11 Pepsi Gene Icon by Oleg Janushevskij EDITORIAL 9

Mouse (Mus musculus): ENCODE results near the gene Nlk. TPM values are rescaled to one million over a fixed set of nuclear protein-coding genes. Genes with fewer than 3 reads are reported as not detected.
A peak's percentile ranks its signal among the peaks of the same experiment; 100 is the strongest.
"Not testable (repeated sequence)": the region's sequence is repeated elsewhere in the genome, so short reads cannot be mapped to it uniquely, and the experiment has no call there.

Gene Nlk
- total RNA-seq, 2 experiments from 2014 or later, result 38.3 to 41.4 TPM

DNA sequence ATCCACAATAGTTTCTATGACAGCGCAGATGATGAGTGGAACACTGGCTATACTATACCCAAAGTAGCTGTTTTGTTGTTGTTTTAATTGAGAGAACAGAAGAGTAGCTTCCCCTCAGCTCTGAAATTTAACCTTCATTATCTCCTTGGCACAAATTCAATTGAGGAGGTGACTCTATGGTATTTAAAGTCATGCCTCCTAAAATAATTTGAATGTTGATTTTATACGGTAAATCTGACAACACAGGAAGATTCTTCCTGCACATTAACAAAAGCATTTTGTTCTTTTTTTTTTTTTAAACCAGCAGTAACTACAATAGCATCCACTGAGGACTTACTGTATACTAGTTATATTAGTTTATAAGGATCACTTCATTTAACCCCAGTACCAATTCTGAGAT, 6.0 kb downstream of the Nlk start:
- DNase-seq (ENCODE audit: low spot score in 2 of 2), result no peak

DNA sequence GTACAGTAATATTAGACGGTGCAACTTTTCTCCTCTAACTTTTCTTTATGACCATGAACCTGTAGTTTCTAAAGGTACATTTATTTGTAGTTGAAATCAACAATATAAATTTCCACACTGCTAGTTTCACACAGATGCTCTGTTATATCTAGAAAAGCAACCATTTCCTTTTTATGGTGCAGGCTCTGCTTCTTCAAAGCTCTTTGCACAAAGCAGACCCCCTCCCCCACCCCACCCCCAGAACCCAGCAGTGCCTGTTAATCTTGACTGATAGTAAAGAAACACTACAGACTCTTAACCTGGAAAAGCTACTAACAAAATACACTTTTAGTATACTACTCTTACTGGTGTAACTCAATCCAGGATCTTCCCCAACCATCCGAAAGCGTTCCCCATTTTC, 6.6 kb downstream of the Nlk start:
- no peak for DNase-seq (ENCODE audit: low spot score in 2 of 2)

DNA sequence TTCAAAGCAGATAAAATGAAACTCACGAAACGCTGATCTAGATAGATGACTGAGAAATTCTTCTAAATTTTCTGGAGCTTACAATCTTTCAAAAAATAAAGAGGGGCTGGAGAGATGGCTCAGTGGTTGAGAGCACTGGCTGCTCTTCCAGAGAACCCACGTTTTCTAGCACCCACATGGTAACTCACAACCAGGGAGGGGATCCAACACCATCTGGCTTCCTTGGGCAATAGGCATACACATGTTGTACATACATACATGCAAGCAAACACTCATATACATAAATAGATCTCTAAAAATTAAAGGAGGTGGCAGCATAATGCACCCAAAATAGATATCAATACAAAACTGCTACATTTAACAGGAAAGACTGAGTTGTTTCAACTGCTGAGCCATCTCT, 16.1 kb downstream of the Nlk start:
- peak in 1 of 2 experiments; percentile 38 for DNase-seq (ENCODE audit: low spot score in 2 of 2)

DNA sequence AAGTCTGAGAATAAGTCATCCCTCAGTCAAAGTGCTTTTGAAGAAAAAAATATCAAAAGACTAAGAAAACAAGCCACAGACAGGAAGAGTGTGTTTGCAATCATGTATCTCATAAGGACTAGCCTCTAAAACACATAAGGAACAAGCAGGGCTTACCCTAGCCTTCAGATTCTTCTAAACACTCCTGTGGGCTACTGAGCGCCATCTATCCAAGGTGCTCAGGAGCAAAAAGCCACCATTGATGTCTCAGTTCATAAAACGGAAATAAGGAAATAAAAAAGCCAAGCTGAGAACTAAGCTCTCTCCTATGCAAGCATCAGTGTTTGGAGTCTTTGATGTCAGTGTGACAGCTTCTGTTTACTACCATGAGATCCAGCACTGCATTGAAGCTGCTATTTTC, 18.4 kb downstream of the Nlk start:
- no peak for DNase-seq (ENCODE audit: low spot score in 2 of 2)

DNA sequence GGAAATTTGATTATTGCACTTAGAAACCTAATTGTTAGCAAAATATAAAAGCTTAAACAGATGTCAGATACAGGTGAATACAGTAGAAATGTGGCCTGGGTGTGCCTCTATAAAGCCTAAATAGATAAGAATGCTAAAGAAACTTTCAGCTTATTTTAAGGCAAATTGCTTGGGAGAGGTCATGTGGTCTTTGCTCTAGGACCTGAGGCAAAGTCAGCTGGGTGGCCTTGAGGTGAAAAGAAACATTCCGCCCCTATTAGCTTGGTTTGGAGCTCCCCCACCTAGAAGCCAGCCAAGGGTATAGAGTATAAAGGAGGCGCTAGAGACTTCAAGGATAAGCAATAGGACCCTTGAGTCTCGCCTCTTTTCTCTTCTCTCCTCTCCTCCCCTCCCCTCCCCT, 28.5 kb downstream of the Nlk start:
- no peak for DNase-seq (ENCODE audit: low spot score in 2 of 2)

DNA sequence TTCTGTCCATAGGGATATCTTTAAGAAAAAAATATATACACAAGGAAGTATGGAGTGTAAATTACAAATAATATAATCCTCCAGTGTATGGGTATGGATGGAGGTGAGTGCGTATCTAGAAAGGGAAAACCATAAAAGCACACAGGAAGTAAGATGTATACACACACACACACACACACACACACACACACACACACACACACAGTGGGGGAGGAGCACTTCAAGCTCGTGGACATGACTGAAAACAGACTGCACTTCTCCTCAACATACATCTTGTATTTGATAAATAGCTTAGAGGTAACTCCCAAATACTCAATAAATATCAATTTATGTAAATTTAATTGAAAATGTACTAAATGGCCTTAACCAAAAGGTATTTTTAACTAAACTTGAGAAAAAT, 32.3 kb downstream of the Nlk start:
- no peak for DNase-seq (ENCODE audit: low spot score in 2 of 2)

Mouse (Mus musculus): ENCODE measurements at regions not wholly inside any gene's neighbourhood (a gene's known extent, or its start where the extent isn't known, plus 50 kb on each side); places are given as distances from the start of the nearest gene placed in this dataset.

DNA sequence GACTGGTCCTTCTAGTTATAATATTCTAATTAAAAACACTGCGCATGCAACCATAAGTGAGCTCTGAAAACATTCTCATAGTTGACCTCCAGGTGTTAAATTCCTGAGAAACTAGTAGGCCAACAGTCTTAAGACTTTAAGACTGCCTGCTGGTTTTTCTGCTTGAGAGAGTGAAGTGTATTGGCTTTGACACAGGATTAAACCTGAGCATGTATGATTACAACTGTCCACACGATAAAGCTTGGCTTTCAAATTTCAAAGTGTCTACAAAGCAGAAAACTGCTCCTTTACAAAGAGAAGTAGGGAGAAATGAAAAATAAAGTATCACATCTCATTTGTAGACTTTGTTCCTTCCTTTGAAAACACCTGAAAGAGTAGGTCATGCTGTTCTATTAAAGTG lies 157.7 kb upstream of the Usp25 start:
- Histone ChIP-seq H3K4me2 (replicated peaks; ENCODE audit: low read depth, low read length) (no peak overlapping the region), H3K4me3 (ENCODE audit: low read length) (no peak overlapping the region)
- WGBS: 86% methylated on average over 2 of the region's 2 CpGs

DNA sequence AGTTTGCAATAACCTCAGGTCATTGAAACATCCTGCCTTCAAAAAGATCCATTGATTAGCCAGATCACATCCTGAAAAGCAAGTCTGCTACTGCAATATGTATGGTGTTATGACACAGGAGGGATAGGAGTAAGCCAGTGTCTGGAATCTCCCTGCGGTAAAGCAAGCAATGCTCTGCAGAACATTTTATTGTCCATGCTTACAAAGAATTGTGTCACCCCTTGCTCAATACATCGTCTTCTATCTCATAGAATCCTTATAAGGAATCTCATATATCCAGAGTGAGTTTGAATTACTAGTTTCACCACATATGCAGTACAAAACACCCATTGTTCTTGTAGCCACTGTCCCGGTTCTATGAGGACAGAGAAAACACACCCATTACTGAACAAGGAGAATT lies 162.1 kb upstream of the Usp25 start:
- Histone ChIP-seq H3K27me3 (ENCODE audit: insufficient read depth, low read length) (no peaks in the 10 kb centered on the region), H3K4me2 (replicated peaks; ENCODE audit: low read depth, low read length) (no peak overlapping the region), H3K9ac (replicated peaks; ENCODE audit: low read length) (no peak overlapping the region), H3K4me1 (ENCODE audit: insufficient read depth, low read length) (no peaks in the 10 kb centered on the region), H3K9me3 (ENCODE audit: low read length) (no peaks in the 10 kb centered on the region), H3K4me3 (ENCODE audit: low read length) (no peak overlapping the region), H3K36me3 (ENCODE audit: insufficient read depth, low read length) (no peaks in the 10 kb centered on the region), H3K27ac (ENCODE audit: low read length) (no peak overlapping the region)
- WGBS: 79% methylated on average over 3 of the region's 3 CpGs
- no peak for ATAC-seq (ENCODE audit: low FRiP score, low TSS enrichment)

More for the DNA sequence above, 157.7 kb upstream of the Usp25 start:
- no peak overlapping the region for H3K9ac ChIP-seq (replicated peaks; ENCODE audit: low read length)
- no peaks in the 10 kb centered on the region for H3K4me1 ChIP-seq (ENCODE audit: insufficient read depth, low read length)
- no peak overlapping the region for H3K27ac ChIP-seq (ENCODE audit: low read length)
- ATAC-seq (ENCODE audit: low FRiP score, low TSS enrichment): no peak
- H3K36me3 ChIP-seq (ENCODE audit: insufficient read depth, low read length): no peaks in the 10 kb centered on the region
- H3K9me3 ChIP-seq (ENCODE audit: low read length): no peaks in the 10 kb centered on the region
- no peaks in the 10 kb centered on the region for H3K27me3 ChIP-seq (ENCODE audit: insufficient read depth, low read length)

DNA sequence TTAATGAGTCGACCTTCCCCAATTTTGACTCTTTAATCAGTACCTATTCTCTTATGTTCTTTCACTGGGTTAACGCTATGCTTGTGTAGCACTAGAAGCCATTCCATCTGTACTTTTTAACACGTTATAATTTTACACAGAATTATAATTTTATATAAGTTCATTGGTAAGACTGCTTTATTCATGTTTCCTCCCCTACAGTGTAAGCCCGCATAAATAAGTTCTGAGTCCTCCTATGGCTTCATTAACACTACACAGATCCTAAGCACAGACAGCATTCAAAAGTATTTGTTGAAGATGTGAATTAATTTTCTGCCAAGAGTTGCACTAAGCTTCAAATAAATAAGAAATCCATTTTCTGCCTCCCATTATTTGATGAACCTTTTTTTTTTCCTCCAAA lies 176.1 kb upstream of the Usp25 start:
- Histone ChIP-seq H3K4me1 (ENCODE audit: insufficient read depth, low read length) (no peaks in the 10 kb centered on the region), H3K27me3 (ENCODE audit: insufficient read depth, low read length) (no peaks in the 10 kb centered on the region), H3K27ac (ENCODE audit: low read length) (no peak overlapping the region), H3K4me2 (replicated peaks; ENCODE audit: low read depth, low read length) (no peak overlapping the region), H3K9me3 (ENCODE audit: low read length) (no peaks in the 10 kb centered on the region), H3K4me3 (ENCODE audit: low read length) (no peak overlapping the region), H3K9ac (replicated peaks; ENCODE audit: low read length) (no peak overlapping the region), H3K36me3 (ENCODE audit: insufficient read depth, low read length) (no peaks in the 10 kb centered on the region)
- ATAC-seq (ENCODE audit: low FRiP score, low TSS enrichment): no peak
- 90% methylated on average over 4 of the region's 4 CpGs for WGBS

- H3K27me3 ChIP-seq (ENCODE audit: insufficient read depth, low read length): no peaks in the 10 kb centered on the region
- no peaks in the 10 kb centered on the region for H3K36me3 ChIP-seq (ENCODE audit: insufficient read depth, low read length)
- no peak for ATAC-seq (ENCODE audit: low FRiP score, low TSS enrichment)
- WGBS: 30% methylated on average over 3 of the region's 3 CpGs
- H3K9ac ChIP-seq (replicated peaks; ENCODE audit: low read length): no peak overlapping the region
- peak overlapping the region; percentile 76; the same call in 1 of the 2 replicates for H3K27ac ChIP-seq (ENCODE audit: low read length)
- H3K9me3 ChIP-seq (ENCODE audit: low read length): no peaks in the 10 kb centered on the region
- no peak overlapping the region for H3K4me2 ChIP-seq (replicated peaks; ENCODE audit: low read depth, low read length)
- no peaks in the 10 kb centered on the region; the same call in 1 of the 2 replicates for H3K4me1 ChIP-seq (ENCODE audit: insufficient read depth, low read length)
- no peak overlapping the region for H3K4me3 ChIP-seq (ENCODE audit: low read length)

12 the most passionately discussed topics among the authors of the present book. Furthermore, the transfer of scientific terms coined in Western academic traditions (which necessarily reflect a given social reality) to the realities of post-soviet Russia has been put into question [Kratasjuk, Goriunova, Gorny]. Thus, to mention just one example, the term counter public spheres, largely used to describe the new emerging social spheres on the Web, seems to be inappropriate for the description of phenomena of the Russian language segment of the Internet, though similar practices are to be witnessed [Schmidt / Teubener]. The question is a thorny one, as the rejection of broadly accepted and general terms may, in the final analysis, lead to a resignation of science vis-à-vis the seeming inexplicability of other cultures (the well known slogan that Russia cannot be understood rationally ) [Konradova]. On the contrary, the appliance of globally valid terms (often, indeed derived exclusively from practices and experiences of the Western world) may lead to a falsification of the results. The present volume gives different answers to the problem with regard to the private and public media usages on the Russian Internet answers, often contradictory ones, which might stimulate further discussion and research. Control + Shift + Tradition The Pepsi Gene Icon by Oleg Janushevskij is emblematic for the book in yet another sense: it is an artistic approach to and reflection of facets of today s media worlds, as there are a mixture of global and local symbols and traditions, a new heterogeneity of forms, contents, and communicators, a challenge of interactivity in a global network of power relations as well as reflection of the Russian contemporary art tradition itself, which often provides these images to represent Russian society. It thus enriches and enlarges the scientific approach of the following articles. Below we take a stroll through the meanings presented by both the Pepsi Gene Icon and by this volume. Why the icon? The icon, is not only an art form, but also an element of orthodox religious symbolism. It is a medium in a multitude of different senses: a window to the transcendent worlds of belief; a part of the cultural memory; a truly multi-media object combining verbal and pictorial materials. Furthermore, the icon presents what Andrej Gornykh and Almira Ousmanova, in their article on the aesthetics of the RuNet call a, world vision [Gornykh / Ousmanova], implying a specific perception of space and time, of inner and outer worlds, of the individual and the collective. It is a cultural model that it shares with the Internet, which is to our minds not just a communication technology, but a medium that embodies a world vision, or at least influences our perception of the world. Both are objects of cult/ure and subject to constant shiftings. Symbolic blend The artist introduces foreign elements into his new icons : symbols and icons of politics and pop culture are combined with traditional motifs in order to underline their fetishistic character. Thus, the flag of the Russian Federation and the Pepsi logo are equated as cultural brands, along with the Orthodox saints and communist stars. These new icons thus may well be read as signs of the great journey of old Russia from communism to orthodoxy, as Janushevskij states, indicating the ideological groundings of both as great novels resistant to change: The modules of Russian consciousness are orthodox-archaic and of perfect beauty in their pagan simplicity. Their strong formal seclusion rejects the smallest structural intrusions. 10 HENRIKE SCHMIDT / KATY TEUBENER / NATALJA KONRADOVA